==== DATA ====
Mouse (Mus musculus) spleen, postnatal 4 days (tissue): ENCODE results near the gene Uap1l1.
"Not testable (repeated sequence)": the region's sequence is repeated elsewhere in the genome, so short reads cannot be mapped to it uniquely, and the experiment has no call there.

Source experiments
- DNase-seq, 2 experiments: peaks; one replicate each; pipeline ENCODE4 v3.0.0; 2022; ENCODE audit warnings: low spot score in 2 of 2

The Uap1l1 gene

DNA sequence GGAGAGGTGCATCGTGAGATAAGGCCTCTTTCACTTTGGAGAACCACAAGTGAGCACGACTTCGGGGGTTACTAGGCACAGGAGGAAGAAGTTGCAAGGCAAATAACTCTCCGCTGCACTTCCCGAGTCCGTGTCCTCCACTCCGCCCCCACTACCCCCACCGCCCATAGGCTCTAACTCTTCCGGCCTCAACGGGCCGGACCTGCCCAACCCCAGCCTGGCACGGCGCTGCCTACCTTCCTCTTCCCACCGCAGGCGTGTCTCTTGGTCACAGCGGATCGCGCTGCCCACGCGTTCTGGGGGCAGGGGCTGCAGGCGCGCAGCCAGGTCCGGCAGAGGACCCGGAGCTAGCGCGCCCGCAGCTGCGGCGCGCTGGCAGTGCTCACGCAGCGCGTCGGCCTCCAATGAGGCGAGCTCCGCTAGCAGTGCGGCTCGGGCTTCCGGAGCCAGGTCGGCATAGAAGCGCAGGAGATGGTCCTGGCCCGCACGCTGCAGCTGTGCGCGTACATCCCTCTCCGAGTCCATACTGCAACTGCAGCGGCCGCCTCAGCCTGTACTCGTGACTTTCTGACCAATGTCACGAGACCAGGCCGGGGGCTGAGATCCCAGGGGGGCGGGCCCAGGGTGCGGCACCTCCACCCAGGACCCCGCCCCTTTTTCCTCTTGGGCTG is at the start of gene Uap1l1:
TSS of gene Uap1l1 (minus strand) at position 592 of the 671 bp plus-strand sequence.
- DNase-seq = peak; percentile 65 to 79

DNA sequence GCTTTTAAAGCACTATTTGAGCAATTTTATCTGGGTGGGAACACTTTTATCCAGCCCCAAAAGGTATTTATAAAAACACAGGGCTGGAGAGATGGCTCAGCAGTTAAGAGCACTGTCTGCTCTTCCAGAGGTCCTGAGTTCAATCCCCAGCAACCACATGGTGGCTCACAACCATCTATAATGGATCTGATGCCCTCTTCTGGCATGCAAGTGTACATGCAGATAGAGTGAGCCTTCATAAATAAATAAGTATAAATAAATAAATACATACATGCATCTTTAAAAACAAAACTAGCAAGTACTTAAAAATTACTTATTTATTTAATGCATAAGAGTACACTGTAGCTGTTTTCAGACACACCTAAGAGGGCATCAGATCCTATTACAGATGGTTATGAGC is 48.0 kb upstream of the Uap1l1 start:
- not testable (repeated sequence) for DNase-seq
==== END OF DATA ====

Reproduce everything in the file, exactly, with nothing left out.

Mouse (Mus musculus) spleen, postnatal 4 days (tissue): ENCODE results near the gene Uap1l1.
"Not testable (repeated sequence)": the region's sequence is repeated elsewhere in the genome, so short reads cannot be mapped to it uniquely, and the experiment has no call there.

Source experiments
- DNase-seq, 2 experiments: peaks; one replicate each; pipeline ENCODE4 v3.0.0; 2022; ENCODE audit warnings: low spot score in 2 of 2

The Uap1l1 gene

DNA sequence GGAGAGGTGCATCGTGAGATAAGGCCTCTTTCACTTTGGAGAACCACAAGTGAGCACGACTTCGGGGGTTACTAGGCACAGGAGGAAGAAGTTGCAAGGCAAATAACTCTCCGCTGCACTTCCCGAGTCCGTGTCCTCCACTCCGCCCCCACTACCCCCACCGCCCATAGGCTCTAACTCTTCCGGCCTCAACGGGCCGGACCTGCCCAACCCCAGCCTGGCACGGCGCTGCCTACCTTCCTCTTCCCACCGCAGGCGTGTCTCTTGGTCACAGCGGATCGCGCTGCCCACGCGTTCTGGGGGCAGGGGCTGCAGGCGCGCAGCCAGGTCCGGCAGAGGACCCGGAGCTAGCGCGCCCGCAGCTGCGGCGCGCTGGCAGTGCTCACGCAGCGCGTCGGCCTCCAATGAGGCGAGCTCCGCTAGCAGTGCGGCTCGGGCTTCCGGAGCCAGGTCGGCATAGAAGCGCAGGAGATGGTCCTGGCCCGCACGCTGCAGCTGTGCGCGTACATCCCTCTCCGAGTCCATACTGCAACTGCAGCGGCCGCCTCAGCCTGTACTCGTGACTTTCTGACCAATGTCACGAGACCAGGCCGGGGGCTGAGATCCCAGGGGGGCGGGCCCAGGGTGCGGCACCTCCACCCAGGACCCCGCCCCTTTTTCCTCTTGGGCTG is at the start of gene Uap1l1:
TSS of gene Uap1l1 (minus strand) at position 592 of the 671 bp plus-strand sequence.
- DNase-seq = peak; percentile 65 to 79

DNA sequence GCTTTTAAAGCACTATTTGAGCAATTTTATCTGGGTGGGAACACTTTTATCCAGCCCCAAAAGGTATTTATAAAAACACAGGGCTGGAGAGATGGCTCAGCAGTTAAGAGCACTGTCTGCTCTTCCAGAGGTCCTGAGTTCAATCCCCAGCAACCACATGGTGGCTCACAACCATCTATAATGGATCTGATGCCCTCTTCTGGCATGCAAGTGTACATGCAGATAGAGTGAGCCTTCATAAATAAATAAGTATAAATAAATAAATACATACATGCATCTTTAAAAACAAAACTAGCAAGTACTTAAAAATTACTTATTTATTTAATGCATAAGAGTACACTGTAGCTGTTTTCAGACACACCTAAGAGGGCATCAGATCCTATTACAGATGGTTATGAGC is 48.0 kb upstream of the Uap1l1 start:
- not testable (repeated sequence) for DNase-seq